A visit to the Southbank Centre last week has compelled me to think a few little thoughts about ‘feminist classical music’. Here is the first and it is not a cheerful one:::
This weekend, the Southbank Centre is hosting an event called the Women of the World Festival (WOW). It is described as ‘a festival of talks, debates, music, film and comedy celebrating women’. As a feminist festival in a classical music venue of national importance, it seems like a very good opportunity in which to think about and discuss women and classical music. I might even go so far as to say that, if there were ever an event at which it might be appropriate to seriously consider the role of women in today’s mainstream classical music culture, this would surely be it. Surely…
Alongside a plethora of debates and talks ranging from discussions about rape, pornography and race, via fashion and hairstyles, to economics, entrepreneurship and power, there are a number of musical events. There’s an all-women hip-hop and spoken word evening, performances by female singer-songwriters such as Angelique Kidjo and Cold Specks, and experimental/alternative music from Seaming To.
There are also three classical events, the most fitting of which is a recital by the Ivory Duo Piano Ensemble performing works from two contemporary female composers Lola Perrin and Thomi Baltsavia, at 1pm tomorrow (Friday 8th March), which I’m sure will be great and is also free. So far so good…
The other two classical events in this Women of the World festival are a recital of Schumann, Schoenberg and Bach by the renowned pianist Mitsuko Uchida (on Wednesday), and a concert entitled Queens, Heroines and Ladykillers: Curtain Raisers + High Drama performed by the Orchestra of the Age of Enlightenment and conducted by Marin Alsop, on Friday.
The programme of this concert is as follows:
Wolfgang Amadeus Mozart: Overture, Idomeneo, re di Creta
Wolfgang Amadeus Mozart: ‘O smania! O furie! O disperata Elettra!’ from Idomeneo
Ludwig Van Beethoven: Overture, Leonore No.3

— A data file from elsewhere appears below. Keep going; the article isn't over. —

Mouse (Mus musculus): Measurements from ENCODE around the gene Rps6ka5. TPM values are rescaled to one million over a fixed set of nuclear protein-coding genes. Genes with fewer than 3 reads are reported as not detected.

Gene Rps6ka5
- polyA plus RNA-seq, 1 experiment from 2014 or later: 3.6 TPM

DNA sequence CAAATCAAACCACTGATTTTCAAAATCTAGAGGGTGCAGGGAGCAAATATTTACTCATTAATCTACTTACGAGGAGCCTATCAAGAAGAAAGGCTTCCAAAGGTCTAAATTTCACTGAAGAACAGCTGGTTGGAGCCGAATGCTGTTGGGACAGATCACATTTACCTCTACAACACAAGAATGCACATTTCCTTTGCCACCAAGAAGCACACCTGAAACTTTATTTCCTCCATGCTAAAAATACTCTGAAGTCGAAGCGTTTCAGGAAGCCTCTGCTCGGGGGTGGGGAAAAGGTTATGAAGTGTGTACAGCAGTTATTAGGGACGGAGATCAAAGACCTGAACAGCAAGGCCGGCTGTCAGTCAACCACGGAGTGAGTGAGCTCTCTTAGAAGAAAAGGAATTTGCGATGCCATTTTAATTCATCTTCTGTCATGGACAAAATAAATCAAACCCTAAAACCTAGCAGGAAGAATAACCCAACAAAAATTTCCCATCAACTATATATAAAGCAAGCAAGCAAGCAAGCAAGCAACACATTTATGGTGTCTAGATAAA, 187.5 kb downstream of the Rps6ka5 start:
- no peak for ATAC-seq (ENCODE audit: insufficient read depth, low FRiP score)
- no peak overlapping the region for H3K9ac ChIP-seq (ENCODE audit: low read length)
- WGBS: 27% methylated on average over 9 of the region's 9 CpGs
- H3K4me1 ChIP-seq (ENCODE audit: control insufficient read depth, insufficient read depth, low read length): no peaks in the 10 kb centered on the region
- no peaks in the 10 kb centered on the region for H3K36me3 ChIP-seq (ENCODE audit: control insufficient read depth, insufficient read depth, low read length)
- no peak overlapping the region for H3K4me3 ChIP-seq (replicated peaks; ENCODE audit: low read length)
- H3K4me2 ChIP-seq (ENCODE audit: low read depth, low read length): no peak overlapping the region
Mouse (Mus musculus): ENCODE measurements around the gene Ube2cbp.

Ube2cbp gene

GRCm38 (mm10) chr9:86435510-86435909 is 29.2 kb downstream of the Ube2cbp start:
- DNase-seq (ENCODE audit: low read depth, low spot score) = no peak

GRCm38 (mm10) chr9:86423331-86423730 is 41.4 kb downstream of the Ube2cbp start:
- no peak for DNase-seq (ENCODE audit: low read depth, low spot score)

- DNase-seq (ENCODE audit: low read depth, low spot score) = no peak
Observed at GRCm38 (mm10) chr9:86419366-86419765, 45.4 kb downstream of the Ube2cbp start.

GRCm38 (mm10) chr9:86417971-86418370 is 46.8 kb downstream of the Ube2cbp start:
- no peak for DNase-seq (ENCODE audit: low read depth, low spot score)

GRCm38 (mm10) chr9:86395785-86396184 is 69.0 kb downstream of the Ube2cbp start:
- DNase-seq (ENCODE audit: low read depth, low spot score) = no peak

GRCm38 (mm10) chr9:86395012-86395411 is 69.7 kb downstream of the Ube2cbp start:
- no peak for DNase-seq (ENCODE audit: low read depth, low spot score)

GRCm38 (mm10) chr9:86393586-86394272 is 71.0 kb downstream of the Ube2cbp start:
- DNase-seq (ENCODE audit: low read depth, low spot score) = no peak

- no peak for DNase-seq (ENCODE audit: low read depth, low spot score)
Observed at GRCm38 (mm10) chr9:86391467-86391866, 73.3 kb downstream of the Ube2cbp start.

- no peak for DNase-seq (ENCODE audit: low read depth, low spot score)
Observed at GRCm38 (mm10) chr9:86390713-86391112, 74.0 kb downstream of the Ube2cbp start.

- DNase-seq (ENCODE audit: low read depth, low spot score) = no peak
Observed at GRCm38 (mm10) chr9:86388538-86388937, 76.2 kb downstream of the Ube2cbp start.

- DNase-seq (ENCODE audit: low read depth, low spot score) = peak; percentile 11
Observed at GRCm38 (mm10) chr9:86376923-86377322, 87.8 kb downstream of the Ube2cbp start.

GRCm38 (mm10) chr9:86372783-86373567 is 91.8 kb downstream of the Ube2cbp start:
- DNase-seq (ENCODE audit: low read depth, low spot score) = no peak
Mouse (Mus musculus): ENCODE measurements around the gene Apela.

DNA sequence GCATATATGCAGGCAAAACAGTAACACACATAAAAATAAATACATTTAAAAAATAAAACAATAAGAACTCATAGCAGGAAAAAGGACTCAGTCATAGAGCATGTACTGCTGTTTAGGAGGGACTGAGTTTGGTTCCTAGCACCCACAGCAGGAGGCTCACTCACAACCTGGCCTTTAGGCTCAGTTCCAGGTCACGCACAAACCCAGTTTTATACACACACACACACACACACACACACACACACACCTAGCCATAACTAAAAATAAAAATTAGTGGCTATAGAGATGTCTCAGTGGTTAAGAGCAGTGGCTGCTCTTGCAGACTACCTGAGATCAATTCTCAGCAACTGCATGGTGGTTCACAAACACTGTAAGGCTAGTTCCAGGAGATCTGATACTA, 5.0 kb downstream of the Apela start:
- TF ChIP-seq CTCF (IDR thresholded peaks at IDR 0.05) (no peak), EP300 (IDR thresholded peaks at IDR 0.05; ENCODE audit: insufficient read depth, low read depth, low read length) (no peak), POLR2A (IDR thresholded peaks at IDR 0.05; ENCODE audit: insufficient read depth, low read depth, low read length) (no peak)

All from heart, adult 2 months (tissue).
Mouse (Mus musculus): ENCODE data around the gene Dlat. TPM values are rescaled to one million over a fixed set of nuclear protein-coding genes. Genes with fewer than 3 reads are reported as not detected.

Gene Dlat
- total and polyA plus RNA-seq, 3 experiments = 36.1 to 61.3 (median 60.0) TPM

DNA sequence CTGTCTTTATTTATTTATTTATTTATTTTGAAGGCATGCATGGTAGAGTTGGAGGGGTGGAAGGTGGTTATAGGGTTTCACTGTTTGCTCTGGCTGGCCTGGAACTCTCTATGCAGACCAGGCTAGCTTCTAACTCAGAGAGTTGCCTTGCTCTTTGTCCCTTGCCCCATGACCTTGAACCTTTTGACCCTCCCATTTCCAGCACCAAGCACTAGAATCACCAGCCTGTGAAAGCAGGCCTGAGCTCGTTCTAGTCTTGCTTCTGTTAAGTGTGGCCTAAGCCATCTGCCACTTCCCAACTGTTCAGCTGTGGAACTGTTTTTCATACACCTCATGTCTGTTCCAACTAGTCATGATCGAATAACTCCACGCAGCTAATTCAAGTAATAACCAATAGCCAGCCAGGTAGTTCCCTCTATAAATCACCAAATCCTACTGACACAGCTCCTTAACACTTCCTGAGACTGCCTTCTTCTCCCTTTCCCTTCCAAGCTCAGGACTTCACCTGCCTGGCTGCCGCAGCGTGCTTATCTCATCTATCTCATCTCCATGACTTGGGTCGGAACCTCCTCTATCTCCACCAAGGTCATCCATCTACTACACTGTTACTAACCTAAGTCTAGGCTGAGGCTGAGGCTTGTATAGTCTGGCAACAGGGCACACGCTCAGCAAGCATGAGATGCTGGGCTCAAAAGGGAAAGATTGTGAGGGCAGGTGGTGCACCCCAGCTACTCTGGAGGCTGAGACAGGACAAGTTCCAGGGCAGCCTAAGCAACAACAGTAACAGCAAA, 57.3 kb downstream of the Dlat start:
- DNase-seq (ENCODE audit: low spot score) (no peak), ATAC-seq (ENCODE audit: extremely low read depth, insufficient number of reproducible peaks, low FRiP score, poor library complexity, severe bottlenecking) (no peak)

Ludwig Van Beethoven: ‘Abscheulicher, wo eislt du hin … Komm, Hoffnung’ from Fidelio
Carl Maria Von Weber: ‘Ocean! Though mighty Monster’ from Oberon
Robert Schumann: Symphony No.2 in C
It is fantastic that these two very important women musicians are taking part in this festival. Marin Alsop, especially, is a phenomenal example of a woman doing great things in a discipline which is overwhelmingly anti-women, one of the most male-dominated jobs in Western society: orchestral conducting.
Yet that in no way excuses the fact that we have a concert here which features no women composers at all, in a festival which is supposed to be ‘celebrating women’. This point needs to be taken further though. Working our way down the OAE concert programme:
- We have two extracts from the opera Idomeneo by Mozart (man), featuring an aria by the (fictional) character Electra (words by librettist Giambattista Varesco (man), sung by the (real) soprano Emma Bell (woman)), who is an absolutely classic example of the artistic/operatic/social trope of the evil, vengeful, hysterical ‘sorceress-type’ woman. Electra (an invention of men) is jealous of the heroine Ilia and her blossoming love for Idamante, she’s hungry for power, she shows cruelty towards enemy prisoners, she’s obsessed with revenge, and when Ilia and Idamante get married, she wants to kill herself. She’s hardly a woman to celebrate, even though (in comparison to the meek virgin, fallen victim and tender, impotent mother) she seems like the closest that the often-misogynistic operatic stereotypes get to a ‘strong’ female character.
- Then we have two extracts from Fidelio by the other ‘great male genius’ of classical music, Beethoven, featuring an aria by the (equally fictional) character Leonore (words by librettist Joseph Sonnleithner (man)). Granted, Leonore is a better example of a strong female character in opera. She finds a way to rescue her husband from imprisonment and execution against all odds, and saves the day without much help. But she does it all while dressed up as a man, whose made-up name – ‘Fidelio’ – becomes the title of the opera, while her own is consigned to the accepted titles of the various spin-off overtures. Problematic?